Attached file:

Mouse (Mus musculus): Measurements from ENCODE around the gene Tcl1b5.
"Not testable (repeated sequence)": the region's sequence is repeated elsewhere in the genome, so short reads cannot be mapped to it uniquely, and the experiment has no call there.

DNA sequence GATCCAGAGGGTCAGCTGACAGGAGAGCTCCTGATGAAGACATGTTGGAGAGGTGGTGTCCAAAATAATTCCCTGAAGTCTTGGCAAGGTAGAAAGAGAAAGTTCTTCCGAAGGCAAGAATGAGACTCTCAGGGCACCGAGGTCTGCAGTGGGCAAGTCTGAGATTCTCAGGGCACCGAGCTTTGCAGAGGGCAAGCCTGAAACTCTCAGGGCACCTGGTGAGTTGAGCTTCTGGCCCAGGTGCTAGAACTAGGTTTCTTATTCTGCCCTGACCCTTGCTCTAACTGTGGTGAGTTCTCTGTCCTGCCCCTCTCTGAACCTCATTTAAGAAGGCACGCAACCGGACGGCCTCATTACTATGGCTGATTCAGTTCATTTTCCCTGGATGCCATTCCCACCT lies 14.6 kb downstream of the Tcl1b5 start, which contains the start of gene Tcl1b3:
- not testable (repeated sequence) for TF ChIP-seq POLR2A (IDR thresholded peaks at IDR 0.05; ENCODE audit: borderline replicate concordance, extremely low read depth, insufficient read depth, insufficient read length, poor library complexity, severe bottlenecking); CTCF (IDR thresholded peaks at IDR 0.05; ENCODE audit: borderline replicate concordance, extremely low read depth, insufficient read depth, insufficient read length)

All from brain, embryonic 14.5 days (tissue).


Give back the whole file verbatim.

Mouse (Mus musculus): Measurements from ENCODE around the gene Tcl1b5.
"Not testable (repeated sequence)": the region's sequence is repeated elsewhere in the genome, so short reads cannot be mapped to it uniquely, and the experiment has no call there.

DNA sequence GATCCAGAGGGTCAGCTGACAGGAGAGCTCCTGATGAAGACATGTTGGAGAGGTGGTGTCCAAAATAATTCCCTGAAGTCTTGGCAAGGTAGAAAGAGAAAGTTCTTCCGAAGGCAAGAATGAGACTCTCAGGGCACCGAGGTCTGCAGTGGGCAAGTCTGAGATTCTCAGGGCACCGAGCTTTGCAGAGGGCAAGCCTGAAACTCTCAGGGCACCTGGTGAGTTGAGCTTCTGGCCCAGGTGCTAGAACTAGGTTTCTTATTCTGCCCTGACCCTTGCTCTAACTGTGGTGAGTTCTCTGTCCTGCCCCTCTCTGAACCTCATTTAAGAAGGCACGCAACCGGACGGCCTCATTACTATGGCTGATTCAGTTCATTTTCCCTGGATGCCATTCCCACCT lies 14.6 kb downstream of the Tcl1b5 start, which contains the start of gene Tcl1b3:
- not testable (repeated sequence) for TF ChIP-seq POLR2A (IDR thresholded peaks at IDR 0.05; ENCODE audit: borderline replicate concordance, extremely low read depth, insufficient read depth, insufficient read length, poor library complexity, severe bottlenecking); CTCF (IDR thresholded peaks at IDR 0.05; ENCODE audit: borderline replicate concordance, extremely low read depth, insufficient read depth, insufficient read length)

All from brain, embryonic 14.5 days (tissue).